Trivia Interlude: Of those released in his lifetime in the United States, On Stage is one of only two Elvis albums that do not include his name on the front or back cover. The other is For LP Fans Only (#17 on this countdown).

#4 How Great Thou Art – As Sung By Elvis
Recorded: 1966; 1960 | Nashville
Released: 1967 (RCA)
Essential Song: “How Great Thou Art”
“I see the stars. I hear the rolling thunder. Thy power throughout the universe displayed.”
What Makes It Great: How Great Thou Art is Elvis’ masterpiece, which earns him his first Grammy Award. Out of all of the albums on this Top Ten list, it is undoubtedly the one he cared about most. The entire album is a must-listen when it comes to understanding his music.

#3 Elvis Country – I’m 10,000 Years Old
Recorded: 1970 | Nashville
Released: 1971 (RCA)
Essential Song: “I Really Don’t Want To Know”
“Just let it, let it remain your secret. Oh, for darlin’, darlin’ I love you so. No wonder, yeah, no wonder, I wonder, ’cause I really don’t want, I don’t want to know.”
What Makes It Great: Elvis Country is an album that rather haphazardly came together in the course of Elvis’ summer 1970 “marathon” session in Nashville. This, of course, makes it more perfect than any planned album would have been. Nashville was the ideal location for Elvis to delve into a definitive country album. Remember, it’s not just country, it’s Elvis country.

#2 Elvis’ Golden Records
Recorded: 1956-1957 | Hollywood; New York; Nashville
Released: 1958 (RCA)
Essential Song: “Jailhouse Rock”
“I wanna stick around awhile and get my kicks, let’s rock!”
What Makes It Great: The first of many volumes, Elvis’ Golden Records captures the songs that took him to international superstardom in 1956 and 1957. These classic songs have been compiled dozens and dozens of times since then, but Elvis’ Golden Records was the first and the best.

#1 That’s The Way It Is
Recorded: 1970 | Nashville; Las Vegas
Released: 1970 (RCA)
Essential Song: “How The Web Was Woven”
“At last I’m where you want me, don’t you know that’s where, where I wanna be.”
What Makes It Great: I have written about this album more than any other, so I am sure it landing at the top spot was no surprise to anyone who has followed my writing over the years. The That’s The Way It Is project – RCA album and MGM documentary – represents the culmination of the “comeback” that began with the How Great Thou Art sessions and caught fire with the ELVIS special. Elvis reached perfection in this time period as an artist. I cannot choose any album but this one as his absolute best.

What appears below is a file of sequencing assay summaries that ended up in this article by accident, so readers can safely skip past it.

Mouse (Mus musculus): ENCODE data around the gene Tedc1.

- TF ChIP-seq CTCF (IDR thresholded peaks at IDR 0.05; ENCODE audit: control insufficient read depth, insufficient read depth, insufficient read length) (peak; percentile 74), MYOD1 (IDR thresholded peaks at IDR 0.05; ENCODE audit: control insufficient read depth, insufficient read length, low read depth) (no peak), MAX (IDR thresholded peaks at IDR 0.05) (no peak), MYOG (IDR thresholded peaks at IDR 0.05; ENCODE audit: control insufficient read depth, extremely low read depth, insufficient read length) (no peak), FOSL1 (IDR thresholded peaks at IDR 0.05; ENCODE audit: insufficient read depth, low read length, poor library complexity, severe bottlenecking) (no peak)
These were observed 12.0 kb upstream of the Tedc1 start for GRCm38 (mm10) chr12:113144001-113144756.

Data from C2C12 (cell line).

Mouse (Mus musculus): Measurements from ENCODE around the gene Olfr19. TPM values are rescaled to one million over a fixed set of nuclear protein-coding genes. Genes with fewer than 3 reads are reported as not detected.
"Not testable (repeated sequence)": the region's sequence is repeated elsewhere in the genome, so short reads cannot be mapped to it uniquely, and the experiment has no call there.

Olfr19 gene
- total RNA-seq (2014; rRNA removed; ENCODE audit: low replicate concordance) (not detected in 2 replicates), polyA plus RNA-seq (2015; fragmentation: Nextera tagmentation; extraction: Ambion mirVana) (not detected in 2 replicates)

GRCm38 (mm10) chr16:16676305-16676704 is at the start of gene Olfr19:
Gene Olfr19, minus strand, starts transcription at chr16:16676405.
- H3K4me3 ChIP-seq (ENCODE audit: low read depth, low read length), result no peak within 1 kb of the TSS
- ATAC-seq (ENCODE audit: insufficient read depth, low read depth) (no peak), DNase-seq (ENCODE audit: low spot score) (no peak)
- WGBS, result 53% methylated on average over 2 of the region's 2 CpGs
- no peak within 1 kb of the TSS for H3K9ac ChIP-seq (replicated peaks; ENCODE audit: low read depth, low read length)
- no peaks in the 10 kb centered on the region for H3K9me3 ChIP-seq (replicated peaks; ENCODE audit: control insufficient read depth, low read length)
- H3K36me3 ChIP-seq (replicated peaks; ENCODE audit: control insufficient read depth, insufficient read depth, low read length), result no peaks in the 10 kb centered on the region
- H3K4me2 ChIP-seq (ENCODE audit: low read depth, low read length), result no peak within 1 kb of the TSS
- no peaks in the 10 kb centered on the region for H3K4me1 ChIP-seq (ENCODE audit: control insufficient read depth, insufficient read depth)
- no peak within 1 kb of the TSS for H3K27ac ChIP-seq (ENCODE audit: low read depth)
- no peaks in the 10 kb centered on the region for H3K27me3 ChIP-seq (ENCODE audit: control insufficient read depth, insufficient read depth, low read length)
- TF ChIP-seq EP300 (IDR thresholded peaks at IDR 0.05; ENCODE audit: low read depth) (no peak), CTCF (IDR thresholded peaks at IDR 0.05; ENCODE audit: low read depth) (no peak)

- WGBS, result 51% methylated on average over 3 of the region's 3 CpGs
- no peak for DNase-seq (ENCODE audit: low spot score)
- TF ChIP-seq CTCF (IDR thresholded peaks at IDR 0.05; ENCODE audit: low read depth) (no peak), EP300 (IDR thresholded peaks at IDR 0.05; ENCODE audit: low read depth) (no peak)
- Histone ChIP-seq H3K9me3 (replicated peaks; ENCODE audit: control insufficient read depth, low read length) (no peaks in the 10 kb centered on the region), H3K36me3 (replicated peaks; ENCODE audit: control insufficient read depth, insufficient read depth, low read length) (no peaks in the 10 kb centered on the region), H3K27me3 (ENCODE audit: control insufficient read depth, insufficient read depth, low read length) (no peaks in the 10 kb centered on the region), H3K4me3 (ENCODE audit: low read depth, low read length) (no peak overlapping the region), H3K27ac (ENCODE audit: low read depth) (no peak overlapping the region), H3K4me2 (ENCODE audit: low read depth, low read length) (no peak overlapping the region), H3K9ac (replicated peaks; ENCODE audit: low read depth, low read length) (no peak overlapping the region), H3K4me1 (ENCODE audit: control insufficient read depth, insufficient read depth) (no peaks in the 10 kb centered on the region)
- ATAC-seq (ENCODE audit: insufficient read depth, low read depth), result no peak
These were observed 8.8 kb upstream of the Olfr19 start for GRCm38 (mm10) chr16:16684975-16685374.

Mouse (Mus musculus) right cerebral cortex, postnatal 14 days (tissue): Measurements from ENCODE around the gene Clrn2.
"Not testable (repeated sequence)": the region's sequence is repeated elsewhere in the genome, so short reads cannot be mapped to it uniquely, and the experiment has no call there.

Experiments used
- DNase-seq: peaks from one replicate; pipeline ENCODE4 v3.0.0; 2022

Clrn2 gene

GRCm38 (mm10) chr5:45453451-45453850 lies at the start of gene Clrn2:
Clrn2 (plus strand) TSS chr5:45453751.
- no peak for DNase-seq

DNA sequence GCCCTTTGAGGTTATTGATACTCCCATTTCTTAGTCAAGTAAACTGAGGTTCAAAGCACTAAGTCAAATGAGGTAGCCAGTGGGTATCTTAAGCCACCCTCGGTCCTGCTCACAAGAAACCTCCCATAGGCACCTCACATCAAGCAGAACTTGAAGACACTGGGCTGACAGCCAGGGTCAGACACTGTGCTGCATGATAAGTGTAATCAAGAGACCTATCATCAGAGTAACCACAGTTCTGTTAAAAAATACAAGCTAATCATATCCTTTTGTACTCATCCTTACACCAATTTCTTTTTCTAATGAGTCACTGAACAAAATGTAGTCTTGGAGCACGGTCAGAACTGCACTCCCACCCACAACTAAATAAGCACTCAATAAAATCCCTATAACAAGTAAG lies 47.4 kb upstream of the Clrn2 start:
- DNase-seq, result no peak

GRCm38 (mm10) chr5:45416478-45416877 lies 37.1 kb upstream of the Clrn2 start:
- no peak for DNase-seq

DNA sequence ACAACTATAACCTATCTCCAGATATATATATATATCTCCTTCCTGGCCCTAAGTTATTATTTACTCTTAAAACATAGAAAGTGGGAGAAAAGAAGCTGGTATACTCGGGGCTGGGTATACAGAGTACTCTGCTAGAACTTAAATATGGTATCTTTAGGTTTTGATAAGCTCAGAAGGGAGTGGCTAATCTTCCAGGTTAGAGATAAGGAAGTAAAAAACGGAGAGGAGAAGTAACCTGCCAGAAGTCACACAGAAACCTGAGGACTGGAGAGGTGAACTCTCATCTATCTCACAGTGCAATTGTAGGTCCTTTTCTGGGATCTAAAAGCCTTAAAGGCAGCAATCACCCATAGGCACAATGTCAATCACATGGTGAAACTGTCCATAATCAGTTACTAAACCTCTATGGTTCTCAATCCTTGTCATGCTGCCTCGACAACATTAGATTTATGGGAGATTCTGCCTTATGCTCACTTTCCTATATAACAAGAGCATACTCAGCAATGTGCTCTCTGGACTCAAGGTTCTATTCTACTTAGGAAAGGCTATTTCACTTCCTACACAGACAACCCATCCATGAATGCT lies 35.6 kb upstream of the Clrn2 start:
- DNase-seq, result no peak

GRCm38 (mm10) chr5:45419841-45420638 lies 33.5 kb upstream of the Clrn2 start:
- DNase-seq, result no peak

Shopping Tip: If you buy the 2014 “Legacy Edition” of That’s The Way It Is (the previously unreleased material of which was already covered as #41 on this countdown), you will get the original album (#1 here), the associated singles, a few outtakes, and a complete live show on 2 CDs. Definitely a huge value, if you do not already have the material.

The 50 Greatest Elvis Presley Albums of All Time (click for larger version)

The 50 Greatest Elvis Presley Albums of All Time (click for larger version)

So, there you have them, the 50 Greatest Elvis Presley Albums of All Time – at least according to one fan on one day.

No doubt, your list will vary. Were you shocked by any inclusions or omissions? Make your case in the comments below.

Finally, I want to close out by saying how much fun this series of Elvis posts has been for me. By 2014, when I ended The Mystery Train Blog, I was burned out on writing about Elvis (not burned out on listening to his music, however).

I started Pastimescapes a year ago to continue writing about Elvis but also expand to other areas of interest. The flexibility of this “open topic” blog with the cumbersome name has been a tremendous help.

For Elvis fans, this is a special week – one that many of us use to celebrate his life, rather than dwell on his death. For me, that life was about music.

I don’t know about the rest of you, but I intend to crank up that music a little louder than usual tomorrow.

Thank you for reading.


2016 marks the 60th anniversary of millions of people around the world becoming Elvis fans. I dedicate this series of posts to those first generation fans. Without you, the rest of us might never have heard of The Memphis Flash.

12 thoughts on “The 50 Greatest Elvis Presley Albums of All Time (Part 5: The Top 10)